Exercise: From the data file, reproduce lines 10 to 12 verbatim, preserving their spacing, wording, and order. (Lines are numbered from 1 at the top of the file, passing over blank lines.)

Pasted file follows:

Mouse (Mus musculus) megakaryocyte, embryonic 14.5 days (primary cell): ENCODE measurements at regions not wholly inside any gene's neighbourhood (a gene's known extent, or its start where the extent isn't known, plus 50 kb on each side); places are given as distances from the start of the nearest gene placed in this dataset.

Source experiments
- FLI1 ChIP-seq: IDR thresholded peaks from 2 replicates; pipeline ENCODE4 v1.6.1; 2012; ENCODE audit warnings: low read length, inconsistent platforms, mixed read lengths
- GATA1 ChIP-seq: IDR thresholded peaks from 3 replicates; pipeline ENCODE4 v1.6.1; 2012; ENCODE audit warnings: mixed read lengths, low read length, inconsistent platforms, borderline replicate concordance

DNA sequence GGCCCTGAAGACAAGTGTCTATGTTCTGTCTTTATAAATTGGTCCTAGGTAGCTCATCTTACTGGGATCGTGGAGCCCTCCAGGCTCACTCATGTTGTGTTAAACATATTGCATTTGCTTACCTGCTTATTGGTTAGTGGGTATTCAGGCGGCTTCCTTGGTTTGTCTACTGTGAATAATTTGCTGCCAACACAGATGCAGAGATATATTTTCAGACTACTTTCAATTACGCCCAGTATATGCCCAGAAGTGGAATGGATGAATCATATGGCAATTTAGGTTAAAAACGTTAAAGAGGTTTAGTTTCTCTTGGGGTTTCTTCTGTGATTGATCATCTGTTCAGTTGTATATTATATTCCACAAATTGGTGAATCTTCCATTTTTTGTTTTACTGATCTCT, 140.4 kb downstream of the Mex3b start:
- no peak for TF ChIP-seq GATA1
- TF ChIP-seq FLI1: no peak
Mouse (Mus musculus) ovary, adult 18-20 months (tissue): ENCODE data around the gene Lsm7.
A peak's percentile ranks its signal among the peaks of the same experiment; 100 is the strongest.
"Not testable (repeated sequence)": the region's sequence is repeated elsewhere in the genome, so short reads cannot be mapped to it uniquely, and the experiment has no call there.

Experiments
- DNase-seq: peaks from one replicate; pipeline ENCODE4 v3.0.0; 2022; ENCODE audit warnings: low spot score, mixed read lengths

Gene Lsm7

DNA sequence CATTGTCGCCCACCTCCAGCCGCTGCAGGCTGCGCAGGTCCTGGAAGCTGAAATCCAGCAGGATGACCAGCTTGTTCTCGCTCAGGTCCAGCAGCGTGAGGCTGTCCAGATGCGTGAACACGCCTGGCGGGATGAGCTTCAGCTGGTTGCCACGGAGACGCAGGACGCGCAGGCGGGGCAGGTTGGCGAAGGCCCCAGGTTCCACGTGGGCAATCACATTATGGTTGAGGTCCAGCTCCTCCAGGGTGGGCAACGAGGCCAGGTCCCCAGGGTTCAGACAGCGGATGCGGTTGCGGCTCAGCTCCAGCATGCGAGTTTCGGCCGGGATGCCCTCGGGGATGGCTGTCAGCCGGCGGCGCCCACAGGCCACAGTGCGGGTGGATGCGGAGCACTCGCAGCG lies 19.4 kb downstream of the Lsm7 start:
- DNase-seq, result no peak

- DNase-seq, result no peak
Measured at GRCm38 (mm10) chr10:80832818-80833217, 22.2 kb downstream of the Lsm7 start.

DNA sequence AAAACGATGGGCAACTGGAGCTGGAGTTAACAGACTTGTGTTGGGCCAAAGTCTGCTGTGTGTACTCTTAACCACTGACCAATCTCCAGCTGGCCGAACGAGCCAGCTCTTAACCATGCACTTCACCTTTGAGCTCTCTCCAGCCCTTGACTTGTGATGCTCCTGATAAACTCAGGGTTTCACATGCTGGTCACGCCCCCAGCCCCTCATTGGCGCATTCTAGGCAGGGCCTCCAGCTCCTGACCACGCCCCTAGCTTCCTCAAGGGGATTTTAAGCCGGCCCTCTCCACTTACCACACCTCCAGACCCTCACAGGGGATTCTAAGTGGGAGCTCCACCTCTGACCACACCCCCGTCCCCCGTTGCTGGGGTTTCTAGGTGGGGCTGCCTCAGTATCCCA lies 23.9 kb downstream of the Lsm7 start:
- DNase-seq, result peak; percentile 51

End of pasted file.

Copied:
"Not testable (repeated sequence)": the region's sequence is repeated elsewhere in the genome, so short reads cannot be mapped to it uniquely, and the experiment has no call there.

Experiments
- DNase-seq: peaks from one replicate; pipeline ENCODE4 v3.0.0; 2022; ENCODE audit warnings: low spot score, mixed read lengths